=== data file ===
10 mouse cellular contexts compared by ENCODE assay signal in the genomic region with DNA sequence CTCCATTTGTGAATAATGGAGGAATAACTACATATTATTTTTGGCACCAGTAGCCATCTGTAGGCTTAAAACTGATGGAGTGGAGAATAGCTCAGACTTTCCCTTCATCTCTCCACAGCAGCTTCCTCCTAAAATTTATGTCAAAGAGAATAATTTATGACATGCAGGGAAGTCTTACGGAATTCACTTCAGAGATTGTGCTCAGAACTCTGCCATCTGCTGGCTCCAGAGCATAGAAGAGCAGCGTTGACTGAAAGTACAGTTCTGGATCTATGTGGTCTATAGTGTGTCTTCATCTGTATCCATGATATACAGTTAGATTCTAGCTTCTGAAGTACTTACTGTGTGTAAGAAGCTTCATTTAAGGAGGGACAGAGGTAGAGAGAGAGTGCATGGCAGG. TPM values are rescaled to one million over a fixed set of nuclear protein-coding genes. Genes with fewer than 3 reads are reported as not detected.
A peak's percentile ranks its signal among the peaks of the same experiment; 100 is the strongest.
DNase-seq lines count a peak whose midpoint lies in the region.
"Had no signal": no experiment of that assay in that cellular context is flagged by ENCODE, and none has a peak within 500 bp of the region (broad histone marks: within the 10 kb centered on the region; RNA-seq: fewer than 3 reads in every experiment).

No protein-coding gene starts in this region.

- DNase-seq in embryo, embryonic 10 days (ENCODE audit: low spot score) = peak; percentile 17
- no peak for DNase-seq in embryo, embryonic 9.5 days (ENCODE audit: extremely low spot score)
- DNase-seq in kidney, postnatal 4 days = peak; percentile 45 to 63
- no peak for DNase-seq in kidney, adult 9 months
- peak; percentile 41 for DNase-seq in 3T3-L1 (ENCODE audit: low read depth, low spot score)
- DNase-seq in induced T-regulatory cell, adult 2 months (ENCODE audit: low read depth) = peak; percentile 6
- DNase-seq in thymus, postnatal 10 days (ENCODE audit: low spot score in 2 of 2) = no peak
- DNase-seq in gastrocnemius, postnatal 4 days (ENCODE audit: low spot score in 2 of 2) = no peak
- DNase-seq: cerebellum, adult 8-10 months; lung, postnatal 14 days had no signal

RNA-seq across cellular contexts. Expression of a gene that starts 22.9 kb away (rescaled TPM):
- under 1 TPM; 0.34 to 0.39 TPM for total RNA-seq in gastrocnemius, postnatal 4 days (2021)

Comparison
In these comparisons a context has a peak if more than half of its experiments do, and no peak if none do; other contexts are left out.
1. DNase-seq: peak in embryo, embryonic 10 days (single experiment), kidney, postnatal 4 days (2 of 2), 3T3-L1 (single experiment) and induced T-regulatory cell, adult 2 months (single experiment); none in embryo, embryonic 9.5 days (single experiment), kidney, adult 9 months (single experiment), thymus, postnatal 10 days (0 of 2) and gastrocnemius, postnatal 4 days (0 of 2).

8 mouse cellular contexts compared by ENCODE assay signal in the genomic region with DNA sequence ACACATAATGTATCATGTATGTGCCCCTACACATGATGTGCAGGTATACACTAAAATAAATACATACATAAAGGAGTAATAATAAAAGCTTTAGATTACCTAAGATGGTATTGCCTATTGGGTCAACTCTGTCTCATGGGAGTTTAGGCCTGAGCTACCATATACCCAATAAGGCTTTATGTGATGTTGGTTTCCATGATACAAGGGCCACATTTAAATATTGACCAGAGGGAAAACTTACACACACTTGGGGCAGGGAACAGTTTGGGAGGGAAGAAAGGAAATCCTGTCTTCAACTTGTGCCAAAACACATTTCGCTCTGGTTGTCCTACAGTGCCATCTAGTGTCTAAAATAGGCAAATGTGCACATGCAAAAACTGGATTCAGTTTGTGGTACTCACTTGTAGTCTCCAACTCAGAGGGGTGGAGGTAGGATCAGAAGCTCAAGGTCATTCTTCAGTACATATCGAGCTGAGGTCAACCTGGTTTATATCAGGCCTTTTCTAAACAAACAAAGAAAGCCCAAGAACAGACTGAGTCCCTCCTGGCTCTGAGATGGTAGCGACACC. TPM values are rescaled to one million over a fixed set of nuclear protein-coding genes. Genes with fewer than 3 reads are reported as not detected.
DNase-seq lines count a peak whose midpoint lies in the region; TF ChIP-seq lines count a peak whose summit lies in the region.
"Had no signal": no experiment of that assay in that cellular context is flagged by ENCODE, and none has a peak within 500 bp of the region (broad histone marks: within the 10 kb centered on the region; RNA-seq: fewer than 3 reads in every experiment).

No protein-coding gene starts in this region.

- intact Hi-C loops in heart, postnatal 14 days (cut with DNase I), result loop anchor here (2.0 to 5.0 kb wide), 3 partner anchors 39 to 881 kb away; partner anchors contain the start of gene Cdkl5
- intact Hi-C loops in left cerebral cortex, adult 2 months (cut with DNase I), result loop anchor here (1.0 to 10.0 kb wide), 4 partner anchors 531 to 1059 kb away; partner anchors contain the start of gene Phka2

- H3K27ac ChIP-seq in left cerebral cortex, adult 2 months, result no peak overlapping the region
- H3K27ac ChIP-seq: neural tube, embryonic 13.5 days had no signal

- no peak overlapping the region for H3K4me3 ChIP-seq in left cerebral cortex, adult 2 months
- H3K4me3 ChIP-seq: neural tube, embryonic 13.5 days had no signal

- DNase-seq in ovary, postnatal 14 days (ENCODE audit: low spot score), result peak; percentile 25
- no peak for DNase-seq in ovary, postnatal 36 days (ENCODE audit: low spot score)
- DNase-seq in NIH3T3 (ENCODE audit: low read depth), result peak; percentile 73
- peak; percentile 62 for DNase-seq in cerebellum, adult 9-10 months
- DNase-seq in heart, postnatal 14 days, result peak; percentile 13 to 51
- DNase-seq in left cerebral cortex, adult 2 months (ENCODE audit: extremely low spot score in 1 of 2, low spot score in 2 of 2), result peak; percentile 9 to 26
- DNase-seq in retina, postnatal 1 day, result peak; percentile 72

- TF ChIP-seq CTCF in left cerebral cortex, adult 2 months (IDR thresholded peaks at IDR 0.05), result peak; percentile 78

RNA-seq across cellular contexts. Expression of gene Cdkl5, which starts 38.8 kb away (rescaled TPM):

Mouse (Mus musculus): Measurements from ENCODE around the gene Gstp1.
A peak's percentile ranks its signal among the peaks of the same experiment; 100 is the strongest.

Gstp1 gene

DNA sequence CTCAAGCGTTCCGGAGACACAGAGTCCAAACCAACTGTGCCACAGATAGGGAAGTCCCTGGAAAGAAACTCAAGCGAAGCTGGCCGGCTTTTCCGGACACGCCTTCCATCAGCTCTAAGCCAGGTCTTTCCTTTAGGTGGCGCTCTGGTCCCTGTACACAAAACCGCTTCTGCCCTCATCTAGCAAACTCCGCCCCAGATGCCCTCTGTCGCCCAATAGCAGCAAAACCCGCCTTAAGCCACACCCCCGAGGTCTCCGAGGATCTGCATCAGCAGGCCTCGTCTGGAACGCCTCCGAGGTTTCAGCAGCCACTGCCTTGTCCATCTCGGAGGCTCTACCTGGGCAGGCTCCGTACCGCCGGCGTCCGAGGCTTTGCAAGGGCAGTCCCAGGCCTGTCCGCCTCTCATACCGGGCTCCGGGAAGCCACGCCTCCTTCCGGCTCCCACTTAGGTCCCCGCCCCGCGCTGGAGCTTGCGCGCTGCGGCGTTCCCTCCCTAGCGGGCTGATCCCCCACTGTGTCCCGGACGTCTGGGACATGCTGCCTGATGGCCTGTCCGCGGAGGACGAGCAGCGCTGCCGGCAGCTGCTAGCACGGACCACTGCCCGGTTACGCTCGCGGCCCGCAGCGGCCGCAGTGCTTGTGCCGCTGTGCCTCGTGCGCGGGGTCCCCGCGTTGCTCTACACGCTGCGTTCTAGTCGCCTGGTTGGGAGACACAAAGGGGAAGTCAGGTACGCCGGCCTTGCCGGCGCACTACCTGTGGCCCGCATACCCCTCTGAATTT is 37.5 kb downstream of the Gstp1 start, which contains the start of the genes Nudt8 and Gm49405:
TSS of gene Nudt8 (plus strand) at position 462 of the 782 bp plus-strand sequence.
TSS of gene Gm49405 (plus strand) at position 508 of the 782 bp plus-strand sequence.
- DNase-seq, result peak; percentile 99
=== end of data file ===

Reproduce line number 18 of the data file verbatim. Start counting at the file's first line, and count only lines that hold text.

In these comparisons a context has a peak if more than half of its experiments do, and no peak if none do; other contexts are left out.